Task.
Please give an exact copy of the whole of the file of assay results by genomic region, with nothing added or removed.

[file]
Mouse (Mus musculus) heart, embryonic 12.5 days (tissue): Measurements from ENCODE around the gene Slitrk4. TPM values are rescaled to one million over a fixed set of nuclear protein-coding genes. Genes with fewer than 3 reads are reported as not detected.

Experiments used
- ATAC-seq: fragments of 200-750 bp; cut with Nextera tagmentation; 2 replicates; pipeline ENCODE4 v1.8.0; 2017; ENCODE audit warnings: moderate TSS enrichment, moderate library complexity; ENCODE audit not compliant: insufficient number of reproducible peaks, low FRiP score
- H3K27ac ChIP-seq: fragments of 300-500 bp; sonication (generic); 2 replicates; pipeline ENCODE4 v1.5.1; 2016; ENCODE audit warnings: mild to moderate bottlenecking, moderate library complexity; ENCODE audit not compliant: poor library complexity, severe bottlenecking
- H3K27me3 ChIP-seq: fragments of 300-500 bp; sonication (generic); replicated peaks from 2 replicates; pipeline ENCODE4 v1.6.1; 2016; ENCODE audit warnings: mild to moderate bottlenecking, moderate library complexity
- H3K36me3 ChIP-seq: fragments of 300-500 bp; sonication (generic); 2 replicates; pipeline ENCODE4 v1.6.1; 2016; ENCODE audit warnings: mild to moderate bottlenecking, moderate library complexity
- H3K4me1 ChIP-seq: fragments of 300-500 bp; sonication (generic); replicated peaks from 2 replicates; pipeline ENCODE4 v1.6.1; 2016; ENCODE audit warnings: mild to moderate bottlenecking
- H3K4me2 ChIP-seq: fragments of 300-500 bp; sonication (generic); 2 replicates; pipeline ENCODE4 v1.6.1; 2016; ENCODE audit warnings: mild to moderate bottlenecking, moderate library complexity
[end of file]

Mouse (Mus musculus) heart, embryonic 12.5 days (tissue): Measurements from ENCODE around the gene Slitrk4. TPM values are rescaled to one million over a fixed set of nuclear protein-coding genes. Genes with fewer than 3 reads are reported as not detected.

Experiments used
- ATAC-seq: fragments of 200-750 bp; cut with Nextera tagmentation; 2 replicates; pipeline ENCODE4 v1.8.0; 2017; ENCODE audit warnings: moderate TSS enrichment, moderate library complexity; ENCODE audit not compliant: insufficient number of reproducible peaks, low FRiP score
- H3K27ac ChIP-seq: fragments of 300-500 bp; sonication (generic); 2 replicates; pipeline ENCODE4 v1.5.1; 2016; ENCODE audit warnings: mild to moderate bottlenecking, moderate library complexity; ENCODE audit not compliant: poor library complexity, severe bottlenecking
- H3K27me3 ChIP-seq: fragments of 300-500 bp; sonication (generic); replicated peaks from 2 replicates; pipeline ENCODE4 v1.6.1; 2016; ENCODE audit warnings: mild to moderate bottlenecking, moderate library complexity
- H3K36me3 ChIP-seq: fragments of 300-500 bp; sonication (generic); 2 replicates; pipeline ENCODE4 v1.6.1; 2016; ENCODE audit warnings: mild to moderate bottlenecking, moderate library complexity
- H3K4me1 ChIP-seq: fragments of 300-500 bp; sonication (generic); replicated peaks from 2 replicates; pipeline ENCODE4 v1.6.1; 2016; ENCODE audit warnings: mild to moderate bottlenecking
- H3K4me2 ChIP-seq: fragments of 300-500 bp; sonication (generic); 2 replicates; pipeline ENCODE4 v1.6.1; 2016; ENCODE audit warnings: mild to moderate bottlenecking, moderate library complexity